Sunday, March 2, 2014

The Story of Numbers: Great Lesson #5

We have made it to the final Great Lesson in Montessori's Cosmic Education. This fifth and final story is known as The Story of Numbers. It is closely related to the fourth Great Lesson which was The Story of Communication in Signs. First we learned about where the alphabet came from, now we are learning about where our numbers came from. In both lessons, we learn about early civilizations and how they communicated both in their own groups and also with each other.

The Story of Numbers tells us how ancient people kept track of items, time, distance, etc. It is interesting to look back on a time when there was no standardized units for people to compare things. When making a purchase at a market, you could just simply say it costs X amount of dollars or cents, but you would need to determine how much of something else your items were worth. Trade was the first form of currency. It is helpful for children to understand the basics of currency before doing this lesson. My son has been interested in money for quite a while now so he had the basics down. 

There are actually several different stories for this lesson I have found. I looked through my resources and chose the one I liked best. I have in the past used my Montessori R&D manuals for this, but we do not have whichever manual this particular lesson is in (History maybe?). I do like for her Great Lesson pages but her History of Mathematics was much shorter than the others. I decided to use the Story of Numerals from because it had lots of info and some small pictures (the pictures are for me to keep track of the charts).

There are several charts that are used in this lesson to show how numbers changed over time. I had a bit of trouble finding these charts so I would like to share mine with you. I simply drew these out on white card stock (letter size paper) with a black sharpie. They are normally a larger size for classroom use but in the homeschool setting, this was plenty big enough (plus it takes up less room when its sitting on the shelf for follow up use). You can click on the photos below to make them much larger.

Once we finished our story and looked over the charts a bit more, we explored a few library books. I have mentioned before in my posts, we love the library. I love that we can borrow books for free and then not have to store them in our already overflowing bookcases. We can also explore many more than if I were purchasing them. I encourage you to check out your local library for resources. Sometimes we will go through 10 books on a given topic before we find the one gem that has all the info we wanted. Anyway, here are a few that we found helpful.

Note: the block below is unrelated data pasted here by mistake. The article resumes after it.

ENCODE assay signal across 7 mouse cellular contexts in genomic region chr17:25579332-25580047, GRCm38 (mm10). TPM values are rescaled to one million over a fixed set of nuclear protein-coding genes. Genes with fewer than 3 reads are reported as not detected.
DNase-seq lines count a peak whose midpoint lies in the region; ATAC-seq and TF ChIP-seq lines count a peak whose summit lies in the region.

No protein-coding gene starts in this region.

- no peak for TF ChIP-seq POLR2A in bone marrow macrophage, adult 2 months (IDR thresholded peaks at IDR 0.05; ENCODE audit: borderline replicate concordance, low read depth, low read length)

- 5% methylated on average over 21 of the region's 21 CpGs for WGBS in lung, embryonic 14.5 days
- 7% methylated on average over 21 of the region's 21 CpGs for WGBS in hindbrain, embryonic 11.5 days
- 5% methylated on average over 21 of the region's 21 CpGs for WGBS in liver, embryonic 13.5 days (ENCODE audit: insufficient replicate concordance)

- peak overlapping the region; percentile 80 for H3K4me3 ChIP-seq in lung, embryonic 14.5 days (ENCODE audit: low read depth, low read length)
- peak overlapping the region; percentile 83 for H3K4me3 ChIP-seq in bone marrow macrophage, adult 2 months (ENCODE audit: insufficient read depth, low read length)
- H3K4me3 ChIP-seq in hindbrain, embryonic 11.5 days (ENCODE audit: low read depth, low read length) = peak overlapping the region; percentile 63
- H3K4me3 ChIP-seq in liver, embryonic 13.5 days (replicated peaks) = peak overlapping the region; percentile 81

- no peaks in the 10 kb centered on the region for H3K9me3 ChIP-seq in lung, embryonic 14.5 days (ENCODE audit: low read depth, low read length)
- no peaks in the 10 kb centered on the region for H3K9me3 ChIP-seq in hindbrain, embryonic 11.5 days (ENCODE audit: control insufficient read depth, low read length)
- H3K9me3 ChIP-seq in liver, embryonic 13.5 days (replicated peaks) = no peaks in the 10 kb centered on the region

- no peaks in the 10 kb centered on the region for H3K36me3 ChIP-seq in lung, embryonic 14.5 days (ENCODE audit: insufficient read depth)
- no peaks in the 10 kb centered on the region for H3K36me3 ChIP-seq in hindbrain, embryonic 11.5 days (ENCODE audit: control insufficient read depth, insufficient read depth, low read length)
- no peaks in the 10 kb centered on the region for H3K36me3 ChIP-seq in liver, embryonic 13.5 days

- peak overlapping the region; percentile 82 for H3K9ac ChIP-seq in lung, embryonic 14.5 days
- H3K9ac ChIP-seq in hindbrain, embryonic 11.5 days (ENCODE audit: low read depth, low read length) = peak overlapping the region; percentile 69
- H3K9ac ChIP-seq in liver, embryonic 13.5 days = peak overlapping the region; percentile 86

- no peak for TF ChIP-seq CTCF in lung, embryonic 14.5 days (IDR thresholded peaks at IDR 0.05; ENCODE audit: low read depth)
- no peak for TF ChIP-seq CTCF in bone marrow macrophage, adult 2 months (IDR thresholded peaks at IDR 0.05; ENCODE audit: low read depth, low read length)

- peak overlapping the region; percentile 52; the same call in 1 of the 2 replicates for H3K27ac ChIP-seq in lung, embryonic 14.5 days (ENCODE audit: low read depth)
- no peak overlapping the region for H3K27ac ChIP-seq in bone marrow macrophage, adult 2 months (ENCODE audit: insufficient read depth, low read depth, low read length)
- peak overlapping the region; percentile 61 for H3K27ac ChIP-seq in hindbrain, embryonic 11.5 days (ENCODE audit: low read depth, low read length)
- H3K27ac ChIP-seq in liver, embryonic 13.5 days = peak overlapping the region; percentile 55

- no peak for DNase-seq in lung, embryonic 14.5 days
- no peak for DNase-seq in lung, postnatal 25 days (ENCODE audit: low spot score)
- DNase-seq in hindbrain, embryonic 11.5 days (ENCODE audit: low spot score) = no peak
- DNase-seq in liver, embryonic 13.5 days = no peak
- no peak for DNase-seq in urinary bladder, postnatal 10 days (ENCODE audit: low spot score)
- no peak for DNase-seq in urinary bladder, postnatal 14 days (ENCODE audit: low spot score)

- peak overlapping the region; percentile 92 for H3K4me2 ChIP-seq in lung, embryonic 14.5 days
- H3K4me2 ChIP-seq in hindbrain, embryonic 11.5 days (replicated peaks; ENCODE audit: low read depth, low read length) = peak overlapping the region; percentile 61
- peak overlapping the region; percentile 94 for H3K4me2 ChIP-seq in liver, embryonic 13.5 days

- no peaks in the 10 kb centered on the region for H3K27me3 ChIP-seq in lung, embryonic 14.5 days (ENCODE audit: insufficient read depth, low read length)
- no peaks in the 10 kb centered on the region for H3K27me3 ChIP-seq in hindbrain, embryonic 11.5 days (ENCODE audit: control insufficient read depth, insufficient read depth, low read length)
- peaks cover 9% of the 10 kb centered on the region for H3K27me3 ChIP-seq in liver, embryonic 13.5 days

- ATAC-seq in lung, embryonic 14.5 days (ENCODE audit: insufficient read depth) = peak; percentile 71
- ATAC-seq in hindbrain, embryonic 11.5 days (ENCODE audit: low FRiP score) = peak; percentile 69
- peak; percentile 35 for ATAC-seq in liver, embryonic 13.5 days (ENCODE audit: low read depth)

Roman Numerals by David A. Adler
I love this book! It has lots of examples that help make Roman Numerals easy to understand. There are also some games included to make it fun. It also talks about some of the older number systems. This is an older book, this author has a newer one that may be an updated version. 

Here T is writing numbers on one size of small pieces of paper and Roman Numerals that match on the back. Then he can build numbers and only needs to flip them over to check his work.

The Story of Money by Betsy Maestro
We really enjoyed this book. It showed lots of info on how money came to be.

This is a fun Roman Numerals game that he will be working on Monday morning while B and I are at her toddler music class.  (on a side note, we also love this game from the same blog that is math related Multiplication Area dice game). This game is an intro to adding and subtracting Roman Numerals. 

We had fun learning about the evolution of numbers, ancient civilizations and Roman Numerals. It really feels nice to have finished our Great Lessons for the year. Last year we only made it through the first. I feel like we really accomplished something big this time. Cosmic Education seems like such a wonderful foundation and I have witnessed it in my son over this past year. There have been so many instances where he has learned a new topics and it ties into one of the Great Lessons we have already studied. He loves the fact that he has a reference point for all of these BIG subjects when new details come up.


  1. Wow! Great post. Thanks for sharing your resources!!

  2. The moteaco link does not seem to be working. Can you repost this? Thanks.

    1. The Moteaco site was shut down by the owner :(